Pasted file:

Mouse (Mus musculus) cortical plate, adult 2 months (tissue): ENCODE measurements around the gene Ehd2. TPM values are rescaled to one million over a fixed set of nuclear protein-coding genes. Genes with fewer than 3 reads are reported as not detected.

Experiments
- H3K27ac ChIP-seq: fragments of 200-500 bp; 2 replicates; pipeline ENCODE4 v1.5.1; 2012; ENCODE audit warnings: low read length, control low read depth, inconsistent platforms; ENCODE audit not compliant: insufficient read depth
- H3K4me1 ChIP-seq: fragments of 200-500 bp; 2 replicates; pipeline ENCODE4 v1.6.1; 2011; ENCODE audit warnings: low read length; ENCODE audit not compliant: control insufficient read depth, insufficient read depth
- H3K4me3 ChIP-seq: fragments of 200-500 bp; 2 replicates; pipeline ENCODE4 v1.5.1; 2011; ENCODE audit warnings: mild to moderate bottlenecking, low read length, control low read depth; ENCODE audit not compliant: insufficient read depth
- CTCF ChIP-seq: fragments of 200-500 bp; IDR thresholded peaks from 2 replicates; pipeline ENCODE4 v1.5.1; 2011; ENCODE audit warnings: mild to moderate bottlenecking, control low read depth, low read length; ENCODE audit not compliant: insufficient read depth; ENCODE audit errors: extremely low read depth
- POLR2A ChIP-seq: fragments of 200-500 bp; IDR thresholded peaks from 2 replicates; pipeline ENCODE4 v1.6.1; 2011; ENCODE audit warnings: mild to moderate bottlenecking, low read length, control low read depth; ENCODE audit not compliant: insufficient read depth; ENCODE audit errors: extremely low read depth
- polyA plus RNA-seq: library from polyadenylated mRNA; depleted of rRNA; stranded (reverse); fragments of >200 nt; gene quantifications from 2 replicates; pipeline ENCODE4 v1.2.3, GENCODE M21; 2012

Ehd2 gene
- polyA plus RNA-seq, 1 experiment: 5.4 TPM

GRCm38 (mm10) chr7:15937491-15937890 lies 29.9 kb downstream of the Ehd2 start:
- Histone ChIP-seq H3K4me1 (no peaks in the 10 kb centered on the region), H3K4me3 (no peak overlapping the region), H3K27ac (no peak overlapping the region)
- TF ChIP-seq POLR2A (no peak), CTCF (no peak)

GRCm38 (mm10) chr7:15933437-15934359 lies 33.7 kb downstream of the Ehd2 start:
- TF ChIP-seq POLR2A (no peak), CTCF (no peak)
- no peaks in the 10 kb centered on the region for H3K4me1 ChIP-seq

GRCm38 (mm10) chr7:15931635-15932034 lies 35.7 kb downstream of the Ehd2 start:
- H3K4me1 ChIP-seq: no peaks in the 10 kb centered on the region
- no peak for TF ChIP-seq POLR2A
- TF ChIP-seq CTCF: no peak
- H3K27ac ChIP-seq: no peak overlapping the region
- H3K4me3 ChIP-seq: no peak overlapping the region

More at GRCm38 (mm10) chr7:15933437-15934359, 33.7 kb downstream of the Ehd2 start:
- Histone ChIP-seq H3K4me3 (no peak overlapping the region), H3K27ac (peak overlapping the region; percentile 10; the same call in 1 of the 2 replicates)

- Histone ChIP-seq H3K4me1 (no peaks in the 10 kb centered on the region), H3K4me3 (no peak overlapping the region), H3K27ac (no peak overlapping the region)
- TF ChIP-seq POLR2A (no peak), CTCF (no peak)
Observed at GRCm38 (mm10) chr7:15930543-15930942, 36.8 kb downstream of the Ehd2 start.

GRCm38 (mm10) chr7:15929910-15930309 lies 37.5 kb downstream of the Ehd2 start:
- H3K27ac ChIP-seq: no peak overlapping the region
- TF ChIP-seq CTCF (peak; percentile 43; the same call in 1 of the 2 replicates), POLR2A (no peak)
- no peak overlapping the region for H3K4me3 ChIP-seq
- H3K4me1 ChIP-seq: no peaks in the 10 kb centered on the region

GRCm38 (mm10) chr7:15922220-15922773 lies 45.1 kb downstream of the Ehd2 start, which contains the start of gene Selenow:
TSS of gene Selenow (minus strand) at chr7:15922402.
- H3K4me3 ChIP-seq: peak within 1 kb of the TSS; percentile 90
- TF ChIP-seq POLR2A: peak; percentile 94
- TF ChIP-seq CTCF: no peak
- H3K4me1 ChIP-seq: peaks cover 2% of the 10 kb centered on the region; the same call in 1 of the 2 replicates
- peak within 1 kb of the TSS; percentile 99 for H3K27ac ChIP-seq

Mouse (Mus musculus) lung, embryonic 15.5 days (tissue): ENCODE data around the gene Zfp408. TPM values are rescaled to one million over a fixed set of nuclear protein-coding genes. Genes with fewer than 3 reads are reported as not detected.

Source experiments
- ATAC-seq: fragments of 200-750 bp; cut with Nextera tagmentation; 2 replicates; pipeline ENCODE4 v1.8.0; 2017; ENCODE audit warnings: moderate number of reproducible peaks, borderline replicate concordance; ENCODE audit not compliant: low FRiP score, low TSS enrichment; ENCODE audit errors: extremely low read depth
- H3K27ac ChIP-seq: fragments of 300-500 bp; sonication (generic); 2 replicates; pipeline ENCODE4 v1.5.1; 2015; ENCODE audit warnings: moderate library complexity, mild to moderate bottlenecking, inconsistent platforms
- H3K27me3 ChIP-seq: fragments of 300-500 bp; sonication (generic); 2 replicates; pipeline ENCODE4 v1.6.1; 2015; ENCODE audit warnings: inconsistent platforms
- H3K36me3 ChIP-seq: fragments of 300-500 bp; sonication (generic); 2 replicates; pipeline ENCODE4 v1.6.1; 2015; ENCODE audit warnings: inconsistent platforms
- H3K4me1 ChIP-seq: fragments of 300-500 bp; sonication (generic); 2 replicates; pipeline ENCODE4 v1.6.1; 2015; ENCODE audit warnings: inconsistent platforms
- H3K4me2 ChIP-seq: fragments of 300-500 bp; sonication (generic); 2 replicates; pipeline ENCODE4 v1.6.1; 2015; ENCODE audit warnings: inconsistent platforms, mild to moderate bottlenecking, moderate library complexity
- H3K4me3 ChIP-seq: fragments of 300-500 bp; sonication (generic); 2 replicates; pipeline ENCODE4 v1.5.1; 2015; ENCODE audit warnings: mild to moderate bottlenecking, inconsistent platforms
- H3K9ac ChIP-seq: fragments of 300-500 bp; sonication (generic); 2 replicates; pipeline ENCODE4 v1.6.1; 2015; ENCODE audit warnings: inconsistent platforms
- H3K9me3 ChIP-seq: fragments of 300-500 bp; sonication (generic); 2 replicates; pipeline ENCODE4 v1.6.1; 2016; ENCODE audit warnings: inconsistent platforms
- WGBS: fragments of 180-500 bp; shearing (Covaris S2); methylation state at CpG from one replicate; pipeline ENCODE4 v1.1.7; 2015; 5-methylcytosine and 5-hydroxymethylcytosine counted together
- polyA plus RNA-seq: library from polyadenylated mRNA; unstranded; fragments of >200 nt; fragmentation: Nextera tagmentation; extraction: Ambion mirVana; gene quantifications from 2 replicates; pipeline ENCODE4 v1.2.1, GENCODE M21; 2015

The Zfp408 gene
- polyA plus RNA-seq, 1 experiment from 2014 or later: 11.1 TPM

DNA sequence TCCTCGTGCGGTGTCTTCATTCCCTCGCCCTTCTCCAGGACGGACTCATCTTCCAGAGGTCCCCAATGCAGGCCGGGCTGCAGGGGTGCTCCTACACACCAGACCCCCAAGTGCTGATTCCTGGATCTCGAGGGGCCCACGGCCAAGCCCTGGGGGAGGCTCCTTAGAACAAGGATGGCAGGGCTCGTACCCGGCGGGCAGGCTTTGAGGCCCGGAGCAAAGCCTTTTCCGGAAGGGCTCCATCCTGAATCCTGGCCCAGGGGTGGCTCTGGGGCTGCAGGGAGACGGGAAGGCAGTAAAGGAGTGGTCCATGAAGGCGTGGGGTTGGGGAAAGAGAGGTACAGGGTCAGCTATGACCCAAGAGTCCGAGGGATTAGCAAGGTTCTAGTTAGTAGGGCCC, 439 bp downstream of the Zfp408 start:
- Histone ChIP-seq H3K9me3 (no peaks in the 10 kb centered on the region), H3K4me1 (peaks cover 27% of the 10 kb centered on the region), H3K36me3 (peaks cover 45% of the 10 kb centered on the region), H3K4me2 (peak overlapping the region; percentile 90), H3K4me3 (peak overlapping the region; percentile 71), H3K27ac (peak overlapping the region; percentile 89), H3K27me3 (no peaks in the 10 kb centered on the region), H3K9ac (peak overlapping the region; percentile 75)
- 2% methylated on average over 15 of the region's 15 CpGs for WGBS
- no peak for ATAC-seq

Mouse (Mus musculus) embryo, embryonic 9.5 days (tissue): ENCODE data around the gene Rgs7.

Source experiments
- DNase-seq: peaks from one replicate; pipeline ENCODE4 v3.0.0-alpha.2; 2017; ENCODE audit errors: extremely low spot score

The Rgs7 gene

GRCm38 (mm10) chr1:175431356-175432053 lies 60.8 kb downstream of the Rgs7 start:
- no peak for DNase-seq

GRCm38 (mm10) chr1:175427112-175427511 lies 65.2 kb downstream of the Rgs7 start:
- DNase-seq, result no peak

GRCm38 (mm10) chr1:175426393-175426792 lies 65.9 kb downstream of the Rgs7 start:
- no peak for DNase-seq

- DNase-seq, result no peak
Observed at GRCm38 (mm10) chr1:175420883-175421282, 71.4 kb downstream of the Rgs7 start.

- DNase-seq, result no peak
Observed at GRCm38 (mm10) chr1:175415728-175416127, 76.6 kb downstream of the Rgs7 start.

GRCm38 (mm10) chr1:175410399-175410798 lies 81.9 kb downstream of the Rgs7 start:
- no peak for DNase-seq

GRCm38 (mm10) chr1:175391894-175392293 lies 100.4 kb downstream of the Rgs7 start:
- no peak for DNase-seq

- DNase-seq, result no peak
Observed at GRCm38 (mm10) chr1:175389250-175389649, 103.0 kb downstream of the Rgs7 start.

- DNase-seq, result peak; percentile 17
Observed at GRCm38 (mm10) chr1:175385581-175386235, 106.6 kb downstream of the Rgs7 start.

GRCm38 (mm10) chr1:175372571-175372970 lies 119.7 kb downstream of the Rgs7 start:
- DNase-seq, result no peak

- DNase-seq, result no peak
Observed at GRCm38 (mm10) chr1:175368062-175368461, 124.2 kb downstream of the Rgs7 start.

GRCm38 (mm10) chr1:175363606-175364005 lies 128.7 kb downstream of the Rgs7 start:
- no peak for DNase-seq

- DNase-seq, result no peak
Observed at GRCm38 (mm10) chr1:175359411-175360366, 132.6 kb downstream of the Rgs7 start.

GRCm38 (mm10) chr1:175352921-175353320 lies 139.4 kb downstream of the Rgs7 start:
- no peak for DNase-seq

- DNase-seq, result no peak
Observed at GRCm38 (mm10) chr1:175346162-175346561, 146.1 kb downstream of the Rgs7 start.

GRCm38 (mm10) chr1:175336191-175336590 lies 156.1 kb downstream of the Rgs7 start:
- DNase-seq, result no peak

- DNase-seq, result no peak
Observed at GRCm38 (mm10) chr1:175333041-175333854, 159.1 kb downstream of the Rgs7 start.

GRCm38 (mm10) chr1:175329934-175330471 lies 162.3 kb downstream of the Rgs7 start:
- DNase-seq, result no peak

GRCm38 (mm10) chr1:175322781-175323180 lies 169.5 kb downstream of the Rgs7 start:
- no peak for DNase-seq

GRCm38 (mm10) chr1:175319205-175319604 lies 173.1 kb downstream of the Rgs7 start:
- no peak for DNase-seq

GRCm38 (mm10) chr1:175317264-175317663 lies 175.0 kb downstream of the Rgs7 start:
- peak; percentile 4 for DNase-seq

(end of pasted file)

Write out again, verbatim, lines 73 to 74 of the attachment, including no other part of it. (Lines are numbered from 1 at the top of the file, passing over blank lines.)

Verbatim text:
GRCm38 (mm10) chr1:175410399-175410798 lies 81.9 kb downstream of the Rgs7 start:
- no peak for DNase-seq